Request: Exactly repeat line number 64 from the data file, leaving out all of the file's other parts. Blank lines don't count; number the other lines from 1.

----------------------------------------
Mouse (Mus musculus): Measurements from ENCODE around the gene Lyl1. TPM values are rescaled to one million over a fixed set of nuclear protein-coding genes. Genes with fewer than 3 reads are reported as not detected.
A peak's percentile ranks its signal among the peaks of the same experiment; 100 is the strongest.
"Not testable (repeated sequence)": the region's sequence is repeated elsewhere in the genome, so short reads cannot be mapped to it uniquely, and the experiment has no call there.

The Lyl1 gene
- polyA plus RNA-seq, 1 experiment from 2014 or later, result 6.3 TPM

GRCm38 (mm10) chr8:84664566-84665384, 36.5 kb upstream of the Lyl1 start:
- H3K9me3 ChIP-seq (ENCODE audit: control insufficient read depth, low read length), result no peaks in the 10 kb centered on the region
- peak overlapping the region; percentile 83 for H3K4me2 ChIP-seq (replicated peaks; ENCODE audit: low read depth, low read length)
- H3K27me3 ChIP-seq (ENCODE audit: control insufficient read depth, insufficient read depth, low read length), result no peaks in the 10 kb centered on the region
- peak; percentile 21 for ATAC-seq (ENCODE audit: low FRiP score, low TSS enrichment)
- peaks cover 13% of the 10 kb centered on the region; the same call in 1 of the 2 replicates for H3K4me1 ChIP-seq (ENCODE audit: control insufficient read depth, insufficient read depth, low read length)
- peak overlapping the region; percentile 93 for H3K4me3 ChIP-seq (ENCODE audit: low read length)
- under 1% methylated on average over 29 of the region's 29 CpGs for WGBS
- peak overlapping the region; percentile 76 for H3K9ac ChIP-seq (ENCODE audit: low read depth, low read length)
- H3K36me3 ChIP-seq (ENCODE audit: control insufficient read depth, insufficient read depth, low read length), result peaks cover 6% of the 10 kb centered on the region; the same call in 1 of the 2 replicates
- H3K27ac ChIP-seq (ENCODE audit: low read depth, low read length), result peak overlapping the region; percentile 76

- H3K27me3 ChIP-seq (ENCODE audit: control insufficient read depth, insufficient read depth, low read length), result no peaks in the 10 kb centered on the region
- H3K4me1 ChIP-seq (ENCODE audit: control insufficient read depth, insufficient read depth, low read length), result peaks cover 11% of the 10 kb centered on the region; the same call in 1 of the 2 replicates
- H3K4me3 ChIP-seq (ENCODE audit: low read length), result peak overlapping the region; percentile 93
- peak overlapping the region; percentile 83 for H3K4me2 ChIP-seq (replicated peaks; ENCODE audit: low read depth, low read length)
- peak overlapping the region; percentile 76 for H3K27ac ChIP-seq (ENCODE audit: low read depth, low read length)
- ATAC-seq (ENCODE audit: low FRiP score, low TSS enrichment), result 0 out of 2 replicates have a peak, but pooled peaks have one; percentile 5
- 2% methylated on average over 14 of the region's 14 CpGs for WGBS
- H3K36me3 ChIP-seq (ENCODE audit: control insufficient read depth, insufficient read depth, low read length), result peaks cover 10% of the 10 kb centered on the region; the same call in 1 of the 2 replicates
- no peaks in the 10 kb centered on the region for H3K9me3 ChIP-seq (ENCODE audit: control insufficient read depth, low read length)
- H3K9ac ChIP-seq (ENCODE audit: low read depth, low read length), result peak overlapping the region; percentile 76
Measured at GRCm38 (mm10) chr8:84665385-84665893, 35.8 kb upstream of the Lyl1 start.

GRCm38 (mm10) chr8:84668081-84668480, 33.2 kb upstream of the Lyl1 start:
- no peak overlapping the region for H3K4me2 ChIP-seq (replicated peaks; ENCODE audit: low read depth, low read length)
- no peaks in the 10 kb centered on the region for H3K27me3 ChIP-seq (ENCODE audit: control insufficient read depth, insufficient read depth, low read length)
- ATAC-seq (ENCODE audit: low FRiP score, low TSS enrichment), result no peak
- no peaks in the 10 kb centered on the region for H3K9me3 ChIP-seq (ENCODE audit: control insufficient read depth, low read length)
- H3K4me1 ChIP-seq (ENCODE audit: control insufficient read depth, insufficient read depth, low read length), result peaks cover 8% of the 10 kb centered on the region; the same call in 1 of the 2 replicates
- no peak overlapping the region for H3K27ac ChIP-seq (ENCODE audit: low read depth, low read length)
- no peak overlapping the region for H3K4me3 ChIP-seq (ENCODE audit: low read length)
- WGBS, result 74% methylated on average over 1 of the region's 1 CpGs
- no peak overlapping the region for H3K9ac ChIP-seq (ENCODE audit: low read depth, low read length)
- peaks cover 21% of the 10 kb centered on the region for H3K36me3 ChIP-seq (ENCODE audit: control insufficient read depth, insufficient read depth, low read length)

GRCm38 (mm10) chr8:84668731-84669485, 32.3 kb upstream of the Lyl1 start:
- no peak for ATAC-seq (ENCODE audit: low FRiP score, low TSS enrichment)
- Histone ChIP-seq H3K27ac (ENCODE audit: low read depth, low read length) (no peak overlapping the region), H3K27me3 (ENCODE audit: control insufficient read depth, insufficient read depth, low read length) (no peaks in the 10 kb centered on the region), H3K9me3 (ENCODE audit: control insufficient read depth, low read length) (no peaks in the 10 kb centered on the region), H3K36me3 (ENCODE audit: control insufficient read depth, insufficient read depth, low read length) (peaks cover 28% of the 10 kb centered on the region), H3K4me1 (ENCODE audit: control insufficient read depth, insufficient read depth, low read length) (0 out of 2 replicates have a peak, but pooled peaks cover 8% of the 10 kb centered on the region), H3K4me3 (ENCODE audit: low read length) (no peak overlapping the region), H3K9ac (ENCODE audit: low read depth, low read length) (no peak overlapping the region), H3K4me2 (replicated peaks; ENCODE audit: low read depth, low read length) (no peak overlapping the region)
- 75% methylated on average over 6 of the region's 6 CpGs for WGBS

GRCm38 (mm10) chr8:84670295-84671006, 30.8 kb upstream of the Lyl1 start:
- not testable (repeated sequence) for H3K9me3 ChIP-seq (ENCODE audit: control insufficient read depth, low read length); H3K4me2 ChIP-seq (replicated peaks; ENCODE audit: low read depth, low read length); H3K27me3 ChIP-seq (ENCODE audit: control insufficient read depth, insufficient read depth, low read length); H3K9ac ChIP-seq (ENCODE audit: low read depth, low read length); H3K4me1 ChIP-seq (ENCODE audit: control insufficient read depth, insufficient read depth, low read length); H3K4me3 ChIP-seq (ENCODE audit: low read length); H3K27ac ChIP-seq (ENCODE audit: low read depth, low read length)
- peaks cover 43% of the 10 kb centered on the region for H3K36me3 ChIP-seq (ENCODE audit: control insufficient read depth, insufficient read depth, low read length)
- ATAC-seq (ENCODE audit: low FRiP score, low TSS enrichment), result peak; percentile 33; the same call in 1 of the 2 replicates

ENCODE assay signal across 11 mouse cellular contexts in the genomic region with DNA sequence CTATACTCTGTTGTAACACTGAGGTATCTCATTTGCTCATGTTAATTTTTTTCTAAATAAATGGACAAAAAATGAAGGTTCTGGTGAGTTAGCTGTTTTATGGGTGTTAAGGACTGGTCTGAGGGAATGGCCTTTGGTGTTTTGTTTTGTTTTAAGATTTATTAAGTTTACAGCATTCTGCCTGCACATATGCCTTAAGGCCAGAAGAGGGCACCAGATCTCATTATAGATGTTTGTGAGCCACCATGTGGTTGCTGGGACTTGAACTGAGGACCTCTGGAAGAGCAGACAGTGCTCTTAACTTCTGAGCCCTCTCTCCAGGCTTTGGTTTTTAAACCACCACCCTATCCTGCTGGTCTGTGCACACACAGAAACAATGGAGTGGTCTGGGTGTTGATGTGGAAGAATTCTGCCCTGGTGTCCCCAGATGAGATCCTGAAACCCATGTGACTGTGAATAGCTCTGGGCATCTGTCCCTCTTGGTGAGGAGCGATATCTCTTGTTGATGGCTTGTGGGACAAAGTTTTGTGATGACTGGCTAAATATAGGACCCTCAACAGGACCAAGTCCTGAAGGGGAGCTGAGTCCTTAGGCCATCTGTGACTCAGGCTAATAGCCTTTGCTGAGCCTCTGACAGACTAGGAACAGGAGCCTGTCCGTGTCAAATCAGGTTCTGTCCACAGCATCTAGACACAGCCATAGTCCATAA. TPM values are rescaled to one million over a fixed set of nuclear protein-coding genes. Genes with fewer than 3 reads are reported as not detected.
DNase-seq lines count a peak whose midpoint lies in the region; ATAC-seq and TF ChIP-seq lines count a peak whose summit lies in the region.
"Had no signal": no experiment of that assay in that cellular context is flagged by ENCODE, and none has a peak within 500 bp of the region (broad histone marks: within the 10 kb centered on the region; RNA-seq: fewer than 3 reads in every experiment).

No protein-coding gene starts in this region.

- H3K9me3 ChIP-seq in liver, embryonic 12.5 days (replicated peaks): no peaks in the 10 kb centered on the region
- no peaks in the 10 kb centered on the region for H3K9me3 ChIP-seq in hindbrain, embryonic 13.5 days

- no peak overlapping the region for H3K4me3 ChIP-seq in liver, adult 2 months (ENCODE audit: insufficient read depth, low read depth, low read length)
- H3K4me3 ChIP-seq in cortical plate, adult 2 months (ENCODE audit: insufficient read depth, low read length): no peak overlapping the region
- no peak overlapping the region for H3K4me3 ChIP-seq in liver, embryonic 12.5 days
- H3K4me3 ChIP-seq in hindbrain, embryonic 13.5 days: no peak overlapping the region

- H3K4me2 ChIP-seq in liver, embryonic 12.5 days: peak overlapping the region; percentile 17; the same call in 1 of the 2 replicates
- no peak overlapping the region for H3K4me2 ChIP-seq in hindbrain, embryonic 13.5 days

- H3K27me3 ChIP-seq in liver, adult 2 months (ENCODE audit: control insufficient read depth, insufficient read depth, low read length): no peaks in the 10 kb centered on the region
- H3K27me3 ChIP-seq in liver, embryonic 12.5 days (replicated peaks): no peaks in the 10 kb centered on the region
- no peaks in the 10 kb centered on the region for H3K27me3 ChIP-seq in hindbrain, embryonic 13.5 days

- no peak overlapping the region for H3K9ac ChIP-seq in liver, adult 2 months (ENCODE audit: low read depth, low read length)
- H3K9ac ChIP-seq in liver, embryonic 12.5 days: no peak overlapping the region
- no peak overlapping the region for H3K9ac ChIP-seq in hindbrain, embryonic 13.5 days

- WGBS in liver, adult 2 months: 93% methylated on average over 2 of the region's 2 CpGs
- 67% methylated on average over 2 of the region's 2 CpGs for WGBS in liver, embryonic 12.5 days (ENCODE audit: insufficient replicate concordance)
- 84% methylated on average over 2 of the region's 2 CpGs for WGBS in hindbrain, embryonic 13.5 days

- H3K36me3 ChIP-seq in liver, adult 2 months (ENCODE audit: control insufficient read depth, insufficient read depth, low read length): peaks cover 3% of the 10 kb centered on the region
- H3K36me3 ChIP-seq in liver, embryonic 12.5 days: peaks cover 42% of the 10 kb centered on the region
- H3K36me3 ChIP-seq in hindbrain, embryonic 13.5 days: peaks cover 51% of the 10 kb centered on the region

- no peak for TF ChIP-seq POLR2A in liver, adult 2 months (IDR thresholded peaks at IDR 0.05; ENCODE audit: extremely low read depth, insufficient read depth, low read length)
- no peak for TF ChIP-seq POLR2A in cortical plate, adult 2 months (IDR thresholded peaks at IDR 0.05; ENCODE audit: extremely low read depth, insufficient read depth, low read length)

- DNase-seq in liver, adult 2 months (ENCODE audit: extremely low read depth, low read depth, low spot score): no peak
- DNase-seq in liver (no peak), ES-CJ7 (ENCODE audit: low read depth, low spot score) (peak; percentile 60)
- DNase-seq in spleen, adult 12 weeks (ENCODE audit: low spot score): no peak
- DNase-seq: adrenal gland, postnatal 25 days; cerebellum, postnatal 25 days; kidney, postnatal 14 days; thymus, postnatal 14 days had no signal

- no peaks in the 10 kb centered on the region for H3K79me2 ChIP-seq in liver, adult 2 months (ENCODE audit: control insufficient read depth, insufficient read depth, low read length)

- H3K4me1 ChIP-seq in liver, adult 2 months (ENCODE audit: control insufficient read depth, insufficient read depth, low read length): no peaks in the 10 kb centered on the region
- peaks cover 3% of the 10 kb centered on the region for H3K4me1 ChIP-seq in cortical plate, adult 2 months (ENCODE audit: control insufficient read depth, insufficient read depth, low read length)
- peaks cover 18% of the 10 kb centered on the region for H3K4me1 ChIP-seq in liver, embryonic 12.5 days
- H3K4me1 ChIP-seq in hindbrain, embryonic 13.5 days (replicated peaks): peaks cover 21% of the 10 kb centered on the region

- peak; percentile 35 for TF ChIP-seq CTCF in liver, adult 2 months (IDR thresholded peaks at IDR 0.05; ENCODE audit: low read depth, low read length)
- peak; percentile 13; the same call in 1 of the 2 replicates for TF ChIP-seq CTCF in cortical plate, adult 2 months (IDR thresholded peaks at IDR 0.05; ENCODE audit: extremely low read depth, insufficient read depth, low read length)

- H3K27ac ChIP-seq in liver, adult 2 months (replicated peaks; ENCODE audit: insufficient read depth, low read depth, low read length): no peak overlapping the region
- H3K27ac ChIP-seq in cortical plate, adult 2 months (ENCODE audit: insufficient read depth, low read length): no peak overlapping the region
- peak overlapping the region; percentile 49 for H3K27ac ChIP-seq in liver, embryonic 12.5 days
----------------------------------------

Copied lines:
- no peak overlapping the region for H3K9ac ChIP-seq in hindbrain, embryonic 13.5 days